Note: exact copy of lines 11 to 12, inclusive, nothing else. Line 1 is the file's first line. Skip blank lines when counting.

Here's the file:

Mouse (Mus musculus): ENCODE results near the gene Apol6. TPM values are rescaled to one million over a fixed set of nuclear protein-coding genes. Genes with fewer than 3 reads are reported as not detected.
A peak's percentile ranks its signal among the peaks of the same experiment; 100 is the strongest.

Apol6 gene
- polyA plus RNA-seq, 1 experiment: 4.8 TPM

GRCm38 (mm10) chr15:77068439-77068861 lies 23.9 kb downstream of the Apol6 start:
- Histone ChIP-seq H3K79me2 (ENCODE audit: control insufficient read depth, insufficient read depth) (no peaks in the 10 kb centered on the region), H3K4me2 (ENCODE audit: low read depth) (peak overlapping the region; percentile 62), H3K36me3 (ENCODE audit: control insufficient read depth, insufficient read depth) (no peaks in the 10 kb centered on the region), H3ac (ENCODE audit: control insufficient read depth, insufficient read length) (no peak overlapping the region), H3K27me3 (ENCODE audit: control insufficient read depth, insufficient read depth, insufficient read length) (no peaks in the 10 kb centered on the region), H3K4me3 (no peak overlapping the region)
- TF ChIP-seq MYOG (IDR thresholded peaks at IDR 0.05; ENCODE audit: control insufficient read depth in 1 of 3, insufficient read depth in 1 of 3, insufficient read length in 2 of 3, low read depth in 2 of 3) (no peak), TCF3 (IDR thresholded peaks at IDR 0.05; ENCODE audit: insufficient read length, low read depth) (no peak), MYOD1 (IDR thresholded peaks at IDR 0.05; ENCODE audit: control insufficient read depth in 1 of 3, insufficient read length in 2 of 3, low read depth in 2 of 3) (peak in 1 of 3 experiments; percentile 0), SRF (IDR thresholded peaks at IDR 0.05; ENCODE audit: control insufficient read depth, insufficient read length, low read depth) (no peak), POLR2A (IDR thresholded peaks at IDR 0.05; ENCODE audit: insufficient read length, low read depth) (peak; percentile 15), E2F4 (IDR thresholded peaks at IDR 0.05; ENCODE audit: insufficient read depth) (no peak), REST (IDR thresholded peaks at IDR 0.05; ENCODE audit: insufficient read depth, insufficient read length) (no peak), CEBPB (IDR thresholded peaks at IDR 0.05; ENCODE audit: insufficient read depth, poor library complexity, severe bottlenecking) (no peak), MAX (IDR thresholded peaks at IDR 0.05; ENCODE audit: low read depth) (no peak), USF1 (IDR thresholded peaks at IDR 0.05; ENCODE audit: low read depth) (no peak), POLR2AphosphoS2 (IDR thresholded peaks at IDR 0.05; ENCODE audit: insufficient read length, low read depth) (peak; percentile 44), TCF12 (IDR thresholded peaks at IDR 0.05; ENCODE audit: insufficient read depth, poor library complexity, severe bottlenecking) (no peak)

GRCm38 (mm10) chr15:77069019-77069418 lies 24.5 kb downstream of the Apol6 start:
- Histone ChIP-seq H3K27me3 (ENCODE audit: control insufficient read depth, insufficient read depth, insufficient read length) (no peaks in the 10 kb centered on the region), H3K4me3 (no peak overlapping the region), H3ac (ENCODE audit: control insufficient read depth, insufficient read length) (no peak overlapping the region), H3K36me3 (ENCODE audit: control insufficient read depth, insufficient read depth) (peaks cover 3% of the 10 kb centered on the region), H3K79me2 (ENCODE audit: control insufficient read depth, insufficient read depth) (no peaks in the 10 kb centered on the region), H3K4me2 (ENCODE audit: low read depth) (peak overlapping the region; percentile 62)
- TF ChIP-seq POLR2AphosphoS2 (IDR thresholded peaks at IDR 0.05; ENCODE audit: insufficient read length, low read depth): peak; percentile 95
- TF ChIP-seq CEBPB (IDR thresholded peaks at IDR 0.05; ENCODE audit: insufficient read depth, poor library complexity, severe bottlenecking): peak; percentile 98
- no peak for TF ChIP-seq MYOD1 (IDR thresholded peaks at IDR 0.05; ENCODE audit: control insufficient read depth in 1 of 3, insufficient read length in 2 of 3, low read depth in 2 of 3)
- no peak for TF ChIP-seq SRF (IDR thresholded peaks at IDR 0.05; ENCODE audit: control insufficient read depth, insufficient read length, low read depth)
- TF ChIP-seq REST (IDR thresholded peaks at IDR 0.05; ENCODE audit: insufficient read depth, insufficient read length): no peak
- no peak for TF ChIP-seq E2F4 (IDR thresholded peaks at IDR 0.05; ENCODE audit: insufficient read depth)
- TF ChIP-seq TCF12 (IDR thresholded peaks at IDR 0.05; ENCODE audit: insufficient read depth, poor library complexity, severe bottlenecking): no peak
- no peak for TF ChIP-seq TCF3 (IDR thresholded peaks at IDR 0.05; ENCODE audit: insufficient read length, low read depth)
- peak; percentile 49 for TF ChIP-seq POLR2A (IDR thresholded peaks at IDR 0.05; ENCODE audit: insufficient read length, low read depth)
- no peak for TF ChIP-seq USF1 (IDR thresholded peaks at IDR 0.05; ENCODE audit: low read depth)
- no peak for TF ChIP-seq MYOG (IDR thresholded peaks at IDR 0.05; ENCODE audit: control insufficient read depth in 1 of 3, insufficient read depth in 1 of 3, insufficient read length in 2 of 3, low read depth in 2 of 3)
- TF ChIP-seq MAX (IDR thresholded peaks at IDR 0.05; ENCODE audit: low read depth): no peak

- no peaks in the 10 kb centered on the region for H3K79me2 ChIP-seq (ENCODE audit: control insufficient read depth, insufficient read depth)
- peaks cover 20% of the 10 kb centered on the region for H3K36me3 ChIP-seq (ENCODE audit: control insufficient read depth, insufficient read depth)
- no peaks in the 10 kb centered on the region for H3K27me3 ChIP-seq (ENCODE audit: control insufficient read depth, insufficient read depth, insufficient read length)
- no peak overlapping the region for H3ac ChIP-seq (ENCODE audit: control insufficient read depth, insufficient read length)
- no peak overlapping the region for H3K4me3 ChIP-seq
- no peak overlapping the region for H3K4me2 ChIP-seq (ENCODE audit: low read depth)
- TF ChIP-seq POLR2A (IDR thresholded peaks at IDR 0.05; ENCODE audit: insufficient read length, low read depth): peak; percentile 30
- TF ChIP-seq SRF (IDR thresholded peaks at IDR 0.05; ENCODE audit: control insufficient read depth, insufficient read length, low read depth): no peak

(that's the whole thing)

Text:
- TF ChIP-seq CEBPB (IDR thresholded peaks at IDR 0.05; ENCODE audit: insufficient read depth, poor library complexity, severe bottlenecking): peak; percentile 98
- no peak for TF ChIP-seq MYOD1 (IDR thresholded peaks at IDR 0.05; ENCODE audit: control insufficient read depth in 1 of 3, insufficient read length in 2 of 3, low read depth in 2 of 3)